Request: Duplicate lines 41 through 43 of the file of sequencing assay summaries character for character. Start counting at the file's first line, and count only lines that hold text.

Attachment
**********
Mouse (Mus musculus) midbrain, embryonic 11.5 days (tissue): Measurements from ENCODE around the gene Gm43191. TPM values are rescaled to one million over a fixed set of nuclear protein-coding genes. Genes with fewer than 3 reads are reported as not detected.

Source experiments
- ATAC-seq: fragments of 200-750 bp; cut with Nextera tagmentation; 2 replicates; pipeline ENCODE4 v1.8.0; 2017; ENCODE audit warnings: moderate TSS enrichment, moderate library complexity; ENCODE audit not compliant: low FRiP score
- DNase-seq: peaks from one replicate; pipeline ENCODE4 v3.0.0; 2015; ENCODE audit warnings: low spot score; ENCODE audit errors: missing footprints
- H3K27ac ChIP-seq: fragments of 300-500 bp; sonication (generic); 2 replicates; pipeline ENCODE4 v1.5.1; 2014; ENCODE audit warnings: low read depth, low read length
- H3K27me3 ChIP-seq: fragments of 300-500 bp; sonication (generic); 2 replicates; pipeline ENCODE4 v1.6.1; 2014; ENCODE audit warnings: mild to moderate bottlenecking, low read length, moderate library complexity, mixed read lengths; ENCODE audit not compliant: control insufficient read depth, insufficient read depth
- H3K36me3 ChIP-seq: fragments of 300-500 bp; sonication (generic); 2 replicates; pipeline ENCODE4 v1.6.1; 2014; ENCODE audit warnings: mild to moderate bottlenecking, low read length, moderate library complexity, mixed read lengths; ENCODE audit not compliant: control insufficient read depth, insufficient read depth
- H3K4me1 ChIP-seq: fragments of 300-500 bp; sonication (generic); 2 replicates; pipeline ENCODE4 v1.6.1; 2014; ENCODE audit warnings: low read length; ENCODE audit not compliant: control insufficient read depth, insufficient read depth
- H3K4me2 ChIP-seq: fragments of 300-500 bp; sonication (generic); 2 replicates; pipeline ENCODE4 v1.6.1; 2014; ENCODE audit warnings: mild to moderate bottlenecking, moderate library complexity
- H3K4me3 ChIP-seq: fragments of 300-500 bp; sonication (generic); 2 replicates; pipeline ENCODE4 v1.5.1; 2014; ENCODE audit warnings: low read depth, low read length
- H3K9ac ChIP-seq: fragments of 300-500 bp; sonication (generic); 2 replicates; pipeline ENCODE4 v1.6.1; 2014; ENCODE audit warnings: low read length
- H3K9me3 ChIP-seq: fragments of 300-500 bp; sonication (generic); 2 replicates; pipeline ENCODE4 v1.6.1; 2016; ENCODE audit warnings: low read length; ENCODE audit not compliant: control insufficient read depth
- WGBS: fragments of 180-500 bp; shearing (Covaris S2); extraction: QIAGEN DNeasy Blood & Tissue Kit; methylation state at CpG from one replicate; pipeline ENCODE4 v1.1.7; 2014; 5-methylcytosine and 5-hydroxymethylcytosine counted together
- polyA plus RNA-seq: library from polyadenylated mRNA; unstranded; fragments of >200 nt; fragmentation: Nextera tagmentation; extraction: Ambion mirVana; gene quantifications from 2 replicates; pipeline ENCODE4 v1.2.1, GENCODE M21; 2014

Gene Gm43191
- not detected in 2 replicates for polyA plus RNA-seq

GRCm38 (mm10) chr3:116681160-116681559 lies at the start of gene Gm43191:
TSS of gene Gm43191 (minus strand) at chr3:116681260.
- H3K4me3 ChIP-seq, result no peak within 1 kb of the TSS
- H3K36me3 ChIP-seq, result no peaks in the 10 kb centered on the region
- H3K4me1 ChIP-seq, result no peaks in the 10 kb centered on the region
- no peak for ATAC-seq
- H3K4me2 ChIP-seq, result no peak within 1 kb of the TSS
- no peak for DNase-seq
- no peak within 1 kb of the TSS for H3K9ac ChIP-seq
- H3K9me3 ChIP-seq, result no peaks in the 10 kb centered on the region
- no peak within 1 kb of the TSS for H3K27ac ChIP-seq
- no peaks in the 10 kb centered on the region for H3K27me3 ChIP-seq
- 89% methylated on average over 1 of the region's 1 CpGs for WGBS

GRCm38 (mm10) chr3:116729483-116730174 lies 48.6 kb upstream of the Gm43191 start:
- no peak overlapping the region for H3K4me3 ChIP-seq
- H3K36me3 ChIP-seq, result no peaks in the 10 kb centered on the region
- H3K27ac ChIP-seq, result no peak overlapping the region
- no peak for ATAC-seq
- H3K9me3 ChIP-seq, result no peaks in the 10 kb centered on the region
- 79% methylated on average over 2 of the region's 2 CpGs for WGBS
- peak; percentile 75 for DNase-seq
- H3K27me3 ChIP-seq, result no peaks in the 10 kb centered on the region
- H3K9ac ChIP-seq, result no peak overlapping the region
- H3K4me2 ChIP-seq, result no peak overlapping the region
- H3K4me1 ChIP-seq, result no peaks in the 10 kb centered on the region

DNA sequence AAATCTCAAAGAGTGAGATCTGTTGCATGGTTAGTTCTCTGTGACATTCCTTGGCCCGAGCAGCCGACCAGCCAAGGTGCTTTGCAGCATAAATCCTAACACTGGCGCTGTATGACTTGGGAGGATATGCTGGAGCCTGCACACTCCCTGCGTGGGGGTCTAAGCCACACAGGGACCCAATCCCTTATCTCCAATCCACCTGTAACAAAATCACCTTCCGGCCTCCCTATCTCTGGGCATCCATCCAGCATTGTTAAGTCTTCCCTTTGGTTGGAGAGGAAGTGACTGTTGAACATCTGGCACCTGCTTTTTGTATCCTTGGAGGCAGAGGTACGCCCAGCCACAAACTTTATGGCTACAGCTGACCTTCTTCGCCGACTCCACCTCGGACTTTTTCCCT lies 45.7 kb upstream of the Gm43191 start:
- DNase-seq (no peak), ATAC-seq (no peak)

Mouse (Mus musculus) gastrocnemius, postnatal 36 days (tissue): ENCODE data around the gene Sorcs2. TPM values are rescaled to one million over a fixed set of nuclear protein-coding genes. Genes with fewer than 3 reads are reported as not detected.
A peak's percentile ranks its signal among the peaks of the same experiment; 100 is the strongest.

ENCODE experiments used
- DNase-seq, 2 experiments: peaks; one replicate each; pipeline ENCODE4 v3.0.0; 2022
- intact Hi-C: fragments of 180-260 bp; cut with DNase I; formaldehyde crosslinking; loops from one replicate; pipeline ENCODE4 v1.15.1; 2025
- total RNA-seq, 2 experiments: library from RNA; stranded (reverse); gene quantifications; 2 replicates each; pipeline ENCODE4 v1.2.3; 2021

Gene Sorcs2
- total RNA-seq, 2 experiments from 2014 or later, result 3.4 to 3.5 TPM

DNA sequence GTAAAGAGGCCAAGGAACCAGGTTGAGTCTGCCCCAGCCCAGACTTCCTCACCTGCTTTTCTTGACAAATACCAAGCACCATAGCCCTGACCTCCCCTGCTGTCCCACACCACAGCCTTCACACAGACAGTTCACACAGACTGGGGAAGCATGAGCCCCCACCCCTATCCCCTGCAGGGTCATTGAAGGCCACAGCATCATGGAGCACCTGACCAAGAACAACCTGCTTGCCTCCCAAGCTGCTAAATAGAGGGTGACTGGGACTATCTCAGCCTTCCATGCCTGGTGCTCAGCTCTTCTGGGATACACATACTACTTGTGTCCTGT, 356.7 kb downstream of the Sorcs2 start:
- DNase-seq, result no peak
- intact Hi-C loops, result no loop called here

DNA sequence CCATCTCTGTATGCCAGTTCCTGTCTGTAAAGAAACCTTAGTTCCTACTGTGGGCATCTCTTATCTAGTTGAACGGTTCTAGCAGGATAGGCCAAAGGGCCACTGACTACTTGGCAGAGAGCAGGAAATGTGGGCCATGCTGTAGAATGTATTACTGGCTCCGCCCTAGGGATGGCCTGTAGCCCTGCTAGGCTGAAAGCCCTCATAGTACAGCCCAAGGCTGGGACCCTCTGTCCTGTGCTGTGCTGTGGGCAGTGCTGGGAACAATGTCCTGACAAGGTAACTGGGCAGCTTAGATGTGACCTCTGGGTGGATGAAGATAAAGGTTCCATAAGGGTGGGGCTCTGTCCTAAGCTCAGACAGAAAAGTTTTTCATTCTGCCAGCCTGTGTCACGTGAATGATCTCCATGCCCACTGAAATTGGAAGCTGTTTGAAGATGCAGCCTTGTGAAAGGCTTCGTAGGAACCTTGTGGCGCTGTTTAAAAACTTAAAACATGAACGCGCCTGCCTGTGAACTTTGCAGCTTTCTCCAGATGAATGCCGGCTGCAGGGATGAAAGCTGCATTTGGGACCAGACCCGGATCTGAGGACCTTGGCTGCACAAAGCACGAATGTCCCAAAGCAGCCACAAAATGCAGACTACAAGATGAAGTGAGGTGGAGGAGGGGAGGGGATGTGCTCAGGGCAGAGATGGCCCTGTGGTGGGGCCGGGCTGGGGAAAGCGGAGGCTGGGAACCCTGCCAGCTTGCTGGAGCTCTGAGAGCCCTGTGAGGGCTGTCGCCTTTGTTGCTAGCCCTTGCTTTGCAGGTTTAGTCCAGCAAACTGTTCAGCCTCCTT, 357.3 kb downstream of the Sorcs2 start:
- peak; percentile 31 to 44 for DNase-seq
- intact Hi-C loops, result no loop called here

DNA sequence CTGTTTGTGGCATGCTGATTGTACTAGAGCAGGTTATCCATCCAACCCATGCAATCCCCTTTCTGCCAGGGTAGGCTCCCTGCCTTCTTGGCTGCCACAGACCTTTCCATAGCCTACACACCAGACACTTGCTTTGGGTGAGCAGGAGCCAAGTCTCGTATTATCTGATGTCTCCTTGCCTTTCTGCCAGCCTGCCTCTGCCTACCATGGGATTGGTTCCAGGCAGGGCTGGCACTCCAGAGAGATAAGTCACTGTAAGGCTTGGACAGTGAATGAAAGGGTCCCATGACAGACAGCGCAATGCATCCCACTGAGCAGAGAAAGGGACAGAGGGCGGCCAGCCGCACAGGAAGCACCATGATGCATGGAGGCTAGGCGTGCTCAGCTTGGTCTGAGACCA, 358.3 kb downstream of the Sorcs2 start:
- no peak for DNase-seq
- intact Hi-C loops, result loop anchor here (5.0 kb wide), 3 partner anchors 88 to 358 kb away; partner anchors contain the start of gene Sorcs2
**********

- H3K4me1 ChIP-seq, result no peaks in the 10 kb centered on the region

DNA sequence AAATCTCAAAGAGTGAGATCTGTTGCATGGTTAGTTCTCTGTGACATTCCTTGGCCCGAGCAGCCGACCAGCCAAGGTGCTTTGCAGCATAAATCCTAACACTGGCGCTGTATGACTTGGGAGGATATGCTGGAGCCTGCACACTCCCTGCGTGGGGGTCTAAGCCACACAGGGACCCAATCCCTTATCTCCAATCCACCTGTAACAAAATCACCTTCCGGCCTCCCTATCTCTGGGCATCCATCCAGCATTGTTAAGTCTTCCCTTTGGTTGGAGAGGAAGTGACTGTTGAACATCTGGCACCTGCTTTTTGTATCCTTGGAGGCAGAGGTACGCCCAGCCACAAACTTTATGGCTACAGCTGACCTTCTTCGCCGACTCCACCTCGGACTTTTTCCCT lies 45.7 kb upstream of the Gm43191 start:
- DNase-seq (no peak), ATAC-seq (no peak)